Making online data searchable, accessible, and reusable: The Center for Expanded Data Annotation and Retrieval
When left to their own devices, scientists do a terrible job creating the metadata that describe the experimental datasets that make their way in online repositories. The lack of standardization makes it extremely difficult for other investigators to find relevant datasets, to perform secondary analyses, and to integrate those datasets with other data. At Stanford, we are leading the Center for Expanded Data Annotation and Retrieval (CEDAR), a center of excellence in the NIH Big Data to Knowledge Program, which has the goal of enhancing the authoring of experimental metadata to make online datasets more useful to the scientific community. CEDAR technology includes methods for managing a library of templates for representing metadata, and interoperability with a repository of biomedical ontologies that normalize the way in which the templates may be filled out. CEDAR uses a repository of previously authored metadata from which it learns patterns that drive predictive data entry, making it easier for metadata authors to perform their work. Ongoing collaborations with several major research projects are allowing us to explore how CEDAR may ease access to scientific datasets stored in public repositories and enhance the reuse of the data to drive new discoveries.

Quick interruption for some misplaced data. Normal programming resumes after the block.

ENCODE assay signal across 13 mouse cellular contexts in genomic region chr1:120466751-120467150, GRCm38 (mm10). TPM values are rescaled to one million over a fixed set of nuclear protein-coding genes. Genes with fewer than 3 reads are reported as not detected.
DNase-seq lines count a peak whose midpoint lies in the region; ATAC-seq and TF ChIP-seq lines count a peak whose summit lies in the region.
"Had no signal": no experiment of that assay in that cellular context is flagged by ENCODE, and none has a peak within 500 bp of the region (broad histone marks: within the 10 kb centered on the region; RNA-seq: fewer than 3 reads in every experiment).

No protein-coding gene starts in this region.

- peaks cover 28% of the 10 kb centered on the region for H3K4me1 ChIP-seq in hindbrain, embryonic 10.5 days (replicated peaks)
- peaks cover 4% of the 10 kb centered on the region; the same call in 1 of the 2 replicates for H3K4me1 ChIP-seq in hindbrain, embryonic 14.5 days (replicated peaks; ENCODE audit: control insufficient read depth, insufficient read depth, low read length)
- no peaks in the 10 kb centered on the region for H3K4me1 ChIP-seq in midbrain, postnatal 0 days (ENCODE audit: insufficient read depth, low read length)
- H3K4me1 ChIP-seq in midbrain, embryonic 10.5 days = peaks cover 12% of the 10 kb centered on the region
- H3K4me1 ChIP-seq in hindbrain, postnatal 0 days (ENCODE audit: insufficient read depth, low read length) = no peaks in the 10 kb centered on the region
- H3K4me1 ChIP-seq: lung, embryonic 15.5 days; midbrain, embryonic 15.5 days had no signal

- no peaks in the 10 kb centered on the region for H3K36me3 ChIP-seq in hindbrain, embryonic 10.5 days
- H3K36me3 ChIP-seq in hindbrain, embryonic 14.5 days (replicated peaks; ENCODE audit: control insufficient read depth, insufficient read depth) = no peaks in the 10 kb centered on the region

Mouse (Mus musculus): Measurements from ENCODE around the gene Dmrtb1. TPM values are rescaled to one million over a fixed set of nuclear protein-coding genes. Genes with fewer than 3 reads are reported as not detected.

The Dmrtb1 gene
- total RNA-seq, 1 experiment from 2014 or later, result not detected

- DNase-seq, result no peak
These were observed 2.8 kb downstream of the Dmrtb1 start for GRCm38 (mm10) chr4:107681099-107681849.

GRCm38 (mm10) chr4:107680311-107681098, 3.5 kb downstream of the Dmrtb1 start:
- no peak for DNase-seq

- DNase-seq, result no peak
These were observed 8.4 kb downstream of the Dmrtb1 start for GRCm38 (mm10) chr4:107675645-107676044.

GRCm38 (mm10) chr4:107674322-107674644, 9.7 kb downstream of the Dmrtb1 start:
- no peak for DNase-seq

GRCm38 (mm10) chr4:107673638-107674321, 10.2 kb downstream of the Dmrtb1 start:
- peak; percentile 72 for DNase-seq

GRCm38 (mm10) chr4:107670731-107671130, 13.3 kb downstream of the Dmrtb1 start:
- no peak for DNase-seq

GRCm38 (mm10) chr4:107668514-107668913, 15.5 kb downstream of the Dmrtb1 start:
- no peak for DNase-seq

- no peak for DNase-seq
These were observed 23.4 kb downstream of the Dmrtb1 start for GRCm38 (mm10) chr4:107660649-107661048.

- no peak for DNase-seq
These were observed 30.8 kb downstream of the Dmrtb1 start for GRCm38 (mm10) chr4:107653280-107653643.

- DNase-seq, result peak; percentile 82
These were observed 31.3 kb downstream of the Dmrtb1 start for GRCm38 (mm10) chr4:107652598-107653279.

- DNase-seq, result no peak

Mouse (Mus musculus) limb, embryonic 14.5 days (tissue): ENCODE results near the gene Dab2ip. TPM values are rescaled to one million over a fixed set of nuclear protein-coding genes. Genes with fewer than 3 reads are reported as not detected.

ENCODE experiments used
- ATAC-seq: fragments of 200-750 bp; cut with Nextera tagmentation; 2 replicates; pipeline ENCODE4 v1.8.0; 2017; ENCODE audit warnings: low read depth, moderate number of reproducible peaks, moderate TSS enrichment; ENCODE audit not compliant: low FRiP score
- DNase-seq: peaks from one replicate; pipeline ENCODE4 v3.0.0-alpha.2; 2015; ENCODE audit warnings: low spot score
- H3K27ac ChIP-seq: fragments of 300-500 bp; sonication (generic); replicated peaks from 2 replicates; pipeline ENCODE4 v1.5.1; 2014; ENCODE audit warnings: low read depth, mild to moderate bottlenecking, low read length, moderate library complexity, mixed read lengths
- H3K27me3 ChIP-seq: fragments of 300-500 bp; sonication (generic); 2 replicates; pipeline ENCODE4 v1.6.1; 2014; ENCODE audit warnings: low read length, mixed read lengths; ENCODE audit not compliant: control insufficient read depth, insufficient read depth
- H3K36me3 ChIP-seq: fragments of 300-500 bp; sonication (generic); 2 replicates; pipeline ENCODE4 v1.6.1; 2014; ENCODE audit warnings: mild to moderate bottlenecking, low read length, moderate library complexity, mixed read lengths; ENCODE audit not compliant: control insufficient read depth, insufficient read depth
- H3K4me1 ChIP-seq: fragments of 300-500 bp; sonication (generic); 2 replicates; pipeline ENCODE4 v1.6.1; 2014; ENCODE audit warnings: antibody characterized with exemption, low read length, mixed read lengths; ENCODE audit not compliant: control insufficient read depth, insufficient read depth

Dr. Musen is Professor of Biomedical Informatics and of Biomedical Data Science at Stanford University, where he is Director of the Stanford Center for Biomedical Informatics Research. Dr. Musen conducts research related to open science, metadata for enhanced annotation of scientific data sets, intelligent systems, reusable ontologies, and biomedical decision support. His group developed Protégé, the world’s most widely used technology for building and managing terminologies and ontologies. He is principal investigator of the National Center for Biomedical Ontology, one of the original National Centers for Biomedical Computing created by the U.S. National Institutes of Heath (NIH). He is principal investigator of the Center for Expanded Data Annotation and Retrieval (CEDAR). CEDAR is a center of excellence supported by the NIH Big Data to Knowledge Initiative, with the goal of developing new technology to ease the authoring and management of biomedical experimental metadata. Dr. Musen directs the World Health Organization Collaborating Center for Classification, Terminology, and Standards at Stanford University, which has developed much of the information infrastructure for the authoring and management of the 11th edition of the International Classification of Diseases (ICD-11).
Dr. Musen was the recipient of the Donald A. B. Lindberg Award for Innovation in Informatics from the American Medical Informatics Association in 2006. He has been elected to the American College of Medical Informatics, the Association of American Physicians, the International Academy of Health Sciences Informatics, and the National Academy of Medicine. He is founding co-editor-in-chief of the journal Applied Ontology.
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